3. Who is the client?
This one is important as Mary making a children's book would not have the budget of Coca Cola, every job needs to be considered individually, Mary would probably decline your quote if it is $20K +
4. Do you want to do this job?
May seem like a weird question, of course you want work right? Sometimes when you get approached for a job it may be amazing, but with a smaller budget, so you may do it for the joy/portfolio benefits/exposure. Sometimes you may be approached with a job that sounds difficult, or in a busy period, so you may wish to charge higher for late nights and stress (just quietly, not line items on a quote!). Occasionally you might get approached for a job that doesn't sound like your cup of tea, but you might want to put a high price on it, maybe they will say yes and the money will make it great.
5. Do they have a budget in mind?
People very rarely come to you and say I have $x can you do this? If you can ask them up front they may not tell you, but if they do it can save you a lot of time with paperwork, quoting and decision making. Just ask.
6. What are your day to day costs?
An obvious thought, but something we easily forget. If you have no idea where to start with rates, maybe figure out how much you spend, would like to work and need to generate to survive in a year. Check out the Base Fee Calculator on the AIPA site to get started, it's tailored for Photographers, but is a helpful starting point.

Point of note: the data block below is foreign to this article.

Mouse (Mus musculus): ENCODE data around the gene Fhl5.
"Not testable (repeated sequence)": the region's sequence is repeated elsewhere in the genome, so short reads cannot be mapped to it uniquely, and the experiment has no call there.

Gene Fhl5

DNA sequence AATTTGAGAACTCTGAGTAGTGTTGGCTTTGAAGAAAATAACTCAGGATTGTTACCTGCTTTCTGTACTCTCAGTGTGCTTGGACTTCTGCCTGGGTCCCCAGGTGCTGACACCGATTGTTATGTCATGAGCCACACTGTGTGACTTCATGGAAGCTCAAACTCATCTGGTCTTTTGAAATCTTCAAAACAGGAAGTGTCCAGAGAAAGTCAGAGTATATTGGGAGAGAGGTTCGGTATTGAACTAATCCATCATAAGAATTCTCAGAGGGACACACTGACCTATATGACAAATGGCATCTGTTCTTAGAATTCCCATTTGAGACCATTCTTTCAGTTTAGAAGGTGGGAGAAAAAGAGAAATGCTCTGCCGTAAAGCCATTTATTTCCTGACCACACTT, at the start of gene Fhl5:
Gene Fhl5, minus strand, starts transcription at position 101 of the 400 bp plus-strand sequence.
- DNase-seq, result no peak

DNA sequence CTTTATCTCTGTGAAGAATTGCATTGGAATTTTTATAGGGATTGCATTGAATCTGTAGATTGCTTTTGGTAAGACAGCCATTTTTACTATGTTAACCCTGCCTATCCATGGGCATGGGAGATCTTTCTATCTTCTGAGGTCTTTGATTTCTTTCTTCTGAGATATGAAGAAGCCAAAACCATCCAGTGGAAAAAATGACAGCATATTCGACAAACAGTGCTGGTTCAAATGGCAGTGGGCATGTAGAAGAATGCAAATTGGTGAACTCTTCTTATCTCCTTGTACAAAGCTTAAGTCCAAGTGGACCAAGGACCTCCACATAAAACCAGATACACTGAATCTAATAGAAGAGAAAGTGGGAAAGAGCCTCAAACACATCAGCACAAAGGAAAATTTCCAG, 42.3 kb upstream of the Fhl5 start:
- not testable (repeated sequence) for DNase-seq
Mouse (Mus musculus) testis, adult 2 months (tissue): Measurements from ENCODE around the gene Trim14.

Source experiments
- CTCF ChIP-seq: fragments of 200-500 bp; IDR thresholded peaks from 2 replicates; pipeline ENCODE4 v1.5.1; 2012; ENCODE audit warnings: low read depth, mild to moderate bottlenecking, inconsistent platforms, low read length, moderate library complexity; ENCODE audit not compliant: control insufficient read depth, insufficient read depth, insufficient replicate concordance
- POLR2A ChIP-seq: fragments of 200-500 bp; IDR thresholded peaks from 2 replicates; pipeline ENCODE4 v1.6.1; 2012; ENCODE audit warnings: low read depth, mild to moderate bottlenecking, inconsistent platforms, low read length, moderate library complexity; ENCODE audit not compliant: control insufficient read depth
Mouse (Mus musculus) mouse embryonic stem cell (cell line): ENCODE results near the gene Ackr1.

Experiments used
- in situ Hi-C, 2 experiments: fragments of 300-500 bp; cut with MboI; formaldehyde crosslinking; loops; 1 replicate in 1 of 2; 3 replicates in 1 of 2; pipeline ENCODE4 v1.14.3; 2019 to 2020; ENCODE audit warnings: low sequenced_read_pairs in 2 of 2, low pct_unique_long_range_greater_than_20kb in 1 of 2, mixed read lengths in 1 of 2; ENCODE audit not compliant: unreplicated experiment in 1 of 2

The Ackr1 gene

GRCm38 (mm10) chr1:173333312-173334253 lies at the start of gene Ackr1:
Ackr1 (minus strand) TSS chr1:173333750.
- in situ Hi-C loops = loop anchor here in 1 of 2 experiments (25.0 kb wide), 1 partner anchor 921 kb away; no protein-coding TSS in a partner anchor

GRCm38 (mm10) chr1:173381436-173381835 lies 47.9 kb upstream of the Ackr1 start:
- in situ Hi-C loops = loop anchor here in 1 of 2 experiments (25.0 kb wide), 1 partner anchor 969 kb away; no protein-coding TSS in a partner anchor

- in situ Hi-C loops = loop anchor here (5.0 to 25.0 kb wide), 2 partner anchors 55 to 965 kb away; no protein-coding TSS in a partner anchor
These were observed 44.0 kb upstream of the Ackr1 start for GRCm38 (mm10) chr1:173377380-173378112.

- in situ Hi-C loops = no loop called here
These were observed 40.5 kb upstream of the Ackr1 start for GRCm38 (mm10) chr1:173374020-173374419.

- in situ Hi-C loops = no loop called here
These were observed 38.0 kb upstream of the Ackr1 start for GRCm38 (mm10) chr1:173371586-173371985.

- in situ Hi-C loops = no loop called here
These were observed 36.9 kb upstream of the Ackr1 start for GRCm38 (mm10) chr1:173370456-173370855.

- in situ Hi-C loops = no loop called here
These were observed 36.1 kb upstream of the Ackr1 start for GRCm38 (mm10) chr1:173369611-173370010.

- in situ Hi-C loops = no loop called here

So let's talk the dollars, because that's what you want to know about right?
When I was working as an account manager in general artist rates would start at around $600 a day for a young emerging artist, these would fluctuate up to around $1000ish per day depending on the project, and of course client. * (excluding usage).
More experienced artists, or artists with a very specific style or high demand style would range between $1500 - $2500 per day excluding usage, depending on client.*
Story board artists would charge per frame depending on if colour was included and the complexity of the frame (usually from $160 - $700 per frame).
In saying this, sometimes you do the maths and it comes in too high, or too low for what you feel comfortable with - take these as guidelines, not rules. Sometimes you may prefer to have a dollar amount in mind for each illustration and just work from there.
Once your day rate is calculated based on these outlines and the client the usage is then considered. As a general rule usage should be calculated as a percentage of the day rate/ creation fee. (drawing time)
Creation fee = $1000
Usage + 20% (online 6 months for example)
Total fee = $1200
If you are looking for specific numbers I would recommend reading Graphic Artists Guild Handbook of Pricing and Ethical Guidelines and convert the currency to your local currency for some general monetary standards.
*Important note : Editorial often has flat rates across the board (give or take) so in general you will find that a magazine will just have set rates no matter what. It is up to you to negotiate with them if you feel the work involved is of more value/effort than what they offer.
Hope that helps!
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Photographer - Jamie Nelson